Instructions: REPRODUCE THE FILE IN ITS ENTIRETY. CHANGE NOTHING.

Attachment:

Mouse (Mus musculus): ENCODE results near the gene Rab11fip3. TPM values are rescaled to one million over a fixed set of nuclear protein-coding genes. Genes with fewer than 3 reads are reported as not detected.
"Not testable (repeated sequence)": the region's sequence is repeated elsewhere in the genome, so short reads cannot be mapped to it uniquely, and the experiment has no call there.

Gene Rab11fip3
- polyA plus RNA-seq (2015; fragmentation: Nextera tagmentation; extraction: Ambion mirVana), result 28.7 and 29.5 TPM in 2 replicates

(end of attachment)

Mouse (Mus musculus): ENCODE results near the gene Rab11fip3. TPM values are rescaled to one million over a fixed set of nuclear protein-coding genes. Genes with fewer than 3 reads are reported as not detected.
"Not testable (repeated sequence)": the region's sequence is repeated elsewhere in the genome, so short reads cannot be mapped to it uniquely, and the experiment has no call there.

Gene Rab11fip3
- polyA plus RNA-seq (2015; fragmentation: Nextera tagmentation; extraction: Ambion mirVana), result 28.7 and 29.5 TPM in 2 replicates